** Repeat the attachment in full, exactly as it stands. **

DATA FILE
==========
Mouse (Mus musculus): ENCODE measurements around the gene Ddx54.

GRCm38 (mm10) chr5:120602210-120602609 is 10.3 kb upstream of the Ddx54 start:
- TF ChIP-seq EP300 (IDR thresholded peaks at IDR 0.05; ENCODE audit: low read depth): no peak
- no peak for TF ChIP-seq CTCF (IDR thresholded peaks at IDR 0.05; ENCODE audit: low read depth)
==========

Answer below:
Mouse (Mus musculus): ENCODE measurements around the gene Ddx54.

GRCm38 (mm10) chr5:120602210-120602609 is 10.3 kb upstream of the Ddx54 start:
- TF ChIP-seq EP300 (IDR thresholded peaks at IDR 0.05; ENCODE audit: low read depth): no peak
- no peak for TF ChIP-seq CTCF (IDR thresholded peaks at IDR 0.05; ENCODE audit: low read depth)